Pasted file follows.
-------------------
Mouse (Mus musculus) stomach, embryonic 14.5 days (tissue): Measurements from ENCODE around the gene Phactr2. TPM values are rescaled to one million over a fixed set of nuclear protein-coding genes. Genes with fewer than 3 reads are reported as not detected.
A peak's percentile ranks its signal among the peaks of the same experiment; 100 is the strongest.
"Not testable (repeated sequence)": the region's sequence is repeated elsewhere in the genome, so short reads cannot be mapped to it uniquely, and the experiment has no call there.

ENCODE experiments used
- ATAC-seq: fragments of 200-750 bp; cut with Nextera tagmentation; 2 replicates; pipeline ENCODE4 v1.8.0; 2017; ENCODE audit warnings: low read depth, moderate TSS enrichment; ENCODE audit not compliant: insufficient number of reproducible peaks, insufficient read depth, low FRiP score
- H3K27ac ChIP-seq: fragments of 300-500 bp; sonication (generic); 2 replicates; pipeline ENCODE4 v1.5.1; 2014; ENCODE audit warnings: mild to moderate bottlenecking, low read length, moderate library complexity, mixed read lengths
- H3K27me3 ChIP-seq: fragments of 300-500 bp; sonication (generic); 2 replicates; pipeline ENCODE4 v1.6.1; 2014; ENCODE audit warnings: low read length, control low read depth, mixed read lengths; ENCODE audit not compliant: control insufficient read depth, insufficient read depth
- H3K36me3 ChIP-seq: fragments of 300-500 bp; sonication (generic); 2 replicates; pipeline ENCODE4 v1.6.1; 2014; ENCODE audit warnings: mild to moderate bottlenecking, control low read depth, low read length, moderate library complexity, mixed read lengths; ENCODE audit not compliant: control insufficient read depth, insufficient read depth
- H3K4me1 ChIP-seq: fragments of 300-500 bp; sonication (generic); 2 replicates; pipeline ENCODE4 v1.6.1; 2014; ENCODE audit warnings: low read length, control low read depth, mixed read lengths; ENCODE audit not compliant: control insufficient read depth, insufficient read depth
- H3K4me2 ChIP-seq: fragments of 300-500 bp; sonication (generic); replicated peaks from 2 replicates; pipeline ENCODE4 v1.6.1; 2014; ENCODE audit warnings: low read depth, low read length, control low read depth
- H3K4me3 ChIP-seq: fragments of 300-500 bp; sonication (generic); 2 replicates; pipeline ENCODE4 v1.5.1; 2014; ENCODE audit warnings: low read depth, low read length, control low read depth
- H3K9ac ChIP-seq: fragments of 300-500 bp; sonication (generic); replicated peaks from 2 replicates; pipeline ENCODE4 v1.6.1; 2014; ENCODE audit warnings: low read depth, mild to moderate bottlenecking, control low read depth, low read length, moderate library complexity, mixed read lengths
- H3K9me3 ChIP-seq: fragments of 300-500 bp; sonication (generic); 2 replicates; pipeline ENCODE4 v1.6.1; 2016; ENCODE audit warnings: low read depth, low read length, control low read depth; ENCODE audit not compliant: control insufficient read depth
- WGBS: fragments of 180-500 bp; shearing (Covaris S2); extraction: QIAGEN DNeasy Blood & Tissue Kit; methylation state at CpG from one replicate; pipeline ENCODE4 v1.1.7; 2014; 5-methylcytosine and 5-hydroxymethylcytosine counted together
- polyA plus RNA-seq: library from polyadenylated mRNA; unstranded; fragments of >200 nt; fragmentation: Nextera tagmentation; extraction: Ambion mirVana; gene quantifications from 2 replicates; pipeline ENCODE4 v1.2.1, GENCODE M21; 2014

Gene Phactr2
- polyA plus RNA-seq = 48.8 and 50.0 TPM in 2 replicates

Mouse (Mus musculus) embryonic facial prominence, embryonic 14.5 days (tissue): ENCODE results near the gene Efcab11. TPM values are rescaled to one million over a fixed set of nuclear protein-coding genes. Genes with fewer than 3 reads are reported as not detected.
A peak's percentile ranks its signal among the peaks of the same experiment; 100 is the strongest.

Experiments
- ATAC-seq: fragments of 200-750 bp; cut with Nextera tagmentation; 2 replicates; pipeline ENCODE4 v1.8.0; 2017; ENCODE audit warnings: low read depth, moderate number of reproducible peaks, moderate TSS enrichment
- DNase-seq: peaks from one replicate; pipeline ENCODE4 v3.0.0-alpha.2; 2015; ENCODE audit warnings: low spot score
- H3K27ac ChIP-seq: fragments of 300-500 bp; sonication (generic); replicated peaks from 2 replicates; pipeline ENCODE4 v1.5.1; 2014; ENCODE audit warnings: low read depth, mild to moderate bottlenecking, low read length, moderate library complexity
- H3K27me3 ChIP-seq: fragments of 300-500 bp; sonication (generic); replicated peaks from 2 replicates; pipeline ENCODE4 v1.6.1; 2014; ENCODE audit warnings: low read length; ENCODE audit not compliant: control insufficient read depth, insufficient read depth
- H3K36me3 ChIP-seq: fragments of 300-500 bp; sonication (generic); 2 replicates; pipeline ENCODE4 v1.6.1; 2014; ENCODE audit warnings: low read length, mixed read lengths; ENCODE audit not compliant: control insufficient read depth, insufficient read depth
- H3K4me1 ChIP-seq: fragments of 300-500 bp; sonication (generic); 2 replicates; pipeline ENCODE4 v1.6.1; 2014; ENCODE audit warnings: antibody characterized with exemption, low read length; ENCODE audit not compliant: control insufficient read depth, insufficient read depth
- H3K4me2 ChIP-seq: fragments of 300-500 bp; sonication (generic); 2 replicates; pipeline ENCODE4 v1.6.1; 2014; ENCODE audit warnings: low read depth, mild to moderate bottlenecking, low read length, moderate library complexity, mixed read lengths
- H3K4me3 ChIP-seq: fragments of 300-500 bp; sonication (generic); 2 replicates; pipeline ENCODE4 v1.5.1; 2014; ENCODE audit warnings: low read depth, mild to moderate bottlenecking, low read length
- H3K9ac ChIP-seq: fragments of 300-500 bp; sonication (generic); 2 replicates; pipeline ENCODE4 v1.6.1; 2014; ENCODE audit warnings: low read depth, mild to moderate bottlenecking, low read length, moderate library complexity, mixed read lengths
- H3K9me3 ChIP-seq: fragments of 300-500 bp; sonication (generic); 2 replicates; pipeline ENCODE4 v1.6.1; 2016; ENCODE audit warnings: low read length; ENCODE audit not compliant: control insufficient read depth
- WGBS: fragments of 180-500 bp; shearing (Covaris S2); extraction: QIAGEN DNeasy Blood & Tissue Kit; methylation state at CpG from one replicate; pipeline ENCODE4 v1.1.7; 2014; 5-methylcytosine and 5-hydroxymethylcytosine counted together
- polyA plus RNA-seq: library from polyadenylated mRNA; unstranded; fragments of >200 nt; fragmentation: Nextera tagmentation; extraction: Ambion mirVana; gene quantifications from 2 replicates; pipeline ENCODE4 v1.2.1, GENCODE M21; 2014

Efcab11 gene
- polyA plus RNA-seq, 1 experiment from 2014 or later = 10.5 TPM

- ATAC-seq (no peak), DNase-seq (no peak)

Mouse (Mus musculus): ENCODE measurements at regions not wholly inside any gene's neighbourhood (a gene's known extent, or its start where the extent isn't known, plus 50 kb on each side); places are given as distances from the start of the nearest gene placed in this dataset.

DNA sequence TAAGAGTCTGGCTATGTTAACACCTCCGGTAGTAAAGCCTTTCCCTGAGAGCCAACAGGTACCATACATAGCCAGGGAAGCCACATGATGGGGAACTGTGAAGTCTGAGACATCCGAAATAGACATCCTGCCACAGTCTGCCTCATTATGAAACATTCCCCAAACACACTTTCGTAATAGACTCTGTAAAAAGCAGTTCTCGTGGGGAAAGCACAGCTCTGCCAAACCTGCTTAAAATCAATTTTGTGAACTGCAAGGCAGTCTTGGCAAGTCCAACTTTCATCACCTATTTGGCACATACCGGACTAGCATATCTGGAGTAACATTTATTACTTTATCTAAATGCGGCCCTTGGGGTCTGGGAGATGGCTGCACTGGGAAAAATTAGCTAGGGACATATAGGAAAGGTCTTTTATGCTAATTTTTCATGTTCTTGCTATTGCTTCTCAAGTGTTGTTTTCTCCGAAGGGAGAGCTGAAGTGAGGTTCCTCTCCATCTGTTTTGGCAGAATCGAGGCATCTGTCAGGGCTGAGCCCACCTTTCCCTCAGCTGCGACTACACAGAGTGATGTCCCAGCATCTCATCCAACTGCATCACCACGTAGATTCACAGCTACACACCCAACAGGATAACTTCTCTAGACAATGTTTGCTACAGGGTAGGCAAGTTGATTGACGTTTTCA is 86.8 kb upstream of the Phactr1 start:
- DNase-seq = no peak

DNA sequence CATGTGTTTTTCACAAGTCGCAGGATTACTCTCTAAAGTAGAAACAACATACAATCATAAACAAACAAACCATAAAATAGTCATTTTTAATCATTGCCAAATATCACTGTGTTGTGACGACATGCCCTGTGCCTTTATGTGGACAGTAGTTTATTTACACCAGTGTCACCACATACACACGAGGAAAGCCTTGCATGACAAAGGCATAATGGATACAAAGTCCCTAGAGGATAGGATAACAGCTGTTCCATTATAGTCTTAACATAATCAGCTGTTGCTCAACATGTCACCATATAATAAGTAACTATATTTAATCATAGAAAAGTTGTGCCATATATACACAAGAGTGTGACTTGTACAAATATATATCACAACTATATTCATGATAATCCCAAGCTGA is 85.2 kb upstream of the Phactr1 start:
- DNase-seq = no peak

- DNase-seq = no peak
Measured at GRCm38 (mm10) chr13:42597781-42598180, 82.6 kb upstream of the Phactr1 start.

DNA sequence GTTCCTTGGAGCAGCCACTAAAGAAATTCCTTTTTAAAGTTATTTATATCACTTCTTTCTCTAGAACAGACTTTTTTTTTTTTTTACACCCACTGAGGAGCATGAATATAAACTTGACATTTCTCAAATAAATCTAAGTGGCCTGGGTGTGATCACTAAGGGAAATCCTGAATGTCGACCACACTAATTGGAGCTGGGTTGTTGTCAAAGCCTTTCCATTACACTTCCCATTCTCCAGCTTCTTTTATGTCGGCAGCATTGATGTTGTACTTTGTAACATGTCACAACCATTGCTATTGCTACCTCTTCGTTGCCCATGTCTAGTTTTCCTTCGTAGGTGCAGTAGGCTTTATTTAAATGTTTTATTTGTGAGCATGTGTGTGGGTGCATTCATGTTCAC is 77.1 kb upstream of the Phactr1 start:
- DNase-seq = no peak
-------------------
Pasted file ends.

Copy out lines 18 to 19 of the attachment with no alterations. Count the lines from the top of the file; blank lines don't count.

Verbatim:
Mouse (Mus musculus) embryonic facial prominence, embryonic 14.5 days (tissue): ENCODE results near the gene Efcab11. TPM values are rescaled to one million over a fixed set of nuclear protein-coding genes. Genes with fewer than 3 reads are reported as not detected.
A peak's percentile ranks its signal among the peaks of the same experiment; 100 is the strongest.